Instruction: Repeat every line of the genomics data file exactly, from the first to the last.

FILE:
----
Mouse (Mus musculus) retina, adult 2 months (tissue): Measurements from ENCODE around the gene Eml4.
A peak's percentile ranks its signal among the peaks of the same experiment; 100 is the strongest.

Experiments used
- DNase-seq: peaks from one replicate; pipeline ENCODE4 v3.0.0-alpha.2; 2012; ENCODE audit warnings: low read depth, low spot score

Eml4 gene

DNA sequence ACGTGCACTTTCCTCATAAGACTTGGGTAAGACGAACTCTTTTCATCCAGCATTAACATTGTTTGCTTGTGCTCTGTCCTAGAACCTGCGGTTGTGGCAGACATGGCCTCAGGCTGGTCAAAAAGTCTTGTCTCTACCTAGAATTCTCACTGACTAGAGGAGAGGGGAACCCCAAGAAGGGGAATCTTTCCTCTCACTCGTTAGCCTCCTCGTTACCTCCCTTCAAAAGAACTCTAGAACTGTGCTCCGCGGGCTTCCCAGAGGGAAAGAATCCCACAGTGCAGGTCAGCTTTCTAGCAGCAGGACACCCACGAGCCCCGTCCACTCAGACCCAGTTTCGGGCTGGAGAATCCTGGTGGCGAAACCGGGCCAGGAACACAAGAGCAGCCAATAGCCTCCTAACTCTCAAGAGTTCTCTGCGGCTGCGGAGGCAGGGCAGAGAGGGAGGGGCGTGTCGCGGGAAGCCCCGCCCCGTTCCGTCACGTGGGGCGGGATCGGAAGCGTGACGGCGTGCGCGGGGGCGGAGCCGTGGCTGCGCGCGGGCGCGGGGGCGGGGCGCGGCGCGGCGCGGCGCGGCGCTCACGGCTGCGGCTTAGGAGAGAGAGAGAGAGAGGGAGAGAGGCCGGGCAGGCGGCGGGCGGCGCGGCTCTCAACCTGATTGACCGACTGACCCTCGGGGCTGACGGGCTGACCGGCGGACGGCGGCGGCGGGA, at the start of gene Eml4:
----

Mouse (Mus musculus) retina, adult 2 months (tissue): Measurements from ENCODE around the gene Eml4.
A peak's percentile ranks its signal among the peaks of the same experiment; 100 is the strongest.

Experiments used
- DNase-seq: peaks from one replicate; pipeline ENCODE4 v3.0.0-alpha.2; 2012; ENCODE audit warnings: low read depth, low spot score

Eml4 gene

DNA sequence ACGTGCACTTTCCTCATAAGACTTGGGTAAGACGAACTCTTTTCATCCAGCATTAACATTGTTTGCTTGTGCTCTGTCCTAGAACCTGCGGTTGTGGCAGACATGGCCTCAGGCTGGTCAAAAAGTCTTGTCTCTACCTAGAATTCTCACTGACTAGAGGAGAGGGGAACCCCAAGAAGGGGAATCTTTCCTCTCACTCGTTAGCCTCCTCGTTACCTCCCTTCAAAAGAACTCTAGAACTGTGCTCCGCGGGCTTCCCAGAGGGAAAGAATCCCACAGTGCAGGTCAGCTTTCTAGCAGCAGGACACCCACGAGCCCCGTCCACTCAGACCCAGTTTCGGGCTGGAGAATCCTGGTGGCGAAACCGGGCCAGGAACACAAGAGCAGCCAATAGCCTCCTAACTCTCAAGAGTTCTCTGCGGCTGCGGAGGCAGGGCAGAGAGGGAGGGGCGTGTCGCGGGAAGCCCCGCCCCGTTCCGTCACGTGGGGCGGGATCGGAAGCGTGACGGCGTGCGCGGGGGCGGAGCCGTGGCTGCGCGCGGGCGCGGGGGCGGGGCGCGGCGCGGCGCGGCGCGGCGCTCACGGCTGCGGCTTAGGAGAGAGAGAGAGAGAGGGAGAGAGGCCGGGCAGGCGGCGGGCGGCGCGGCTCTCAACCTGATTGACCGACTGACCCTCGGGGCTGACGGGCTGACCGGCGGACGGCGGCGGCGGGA, at the start of gene Eml4: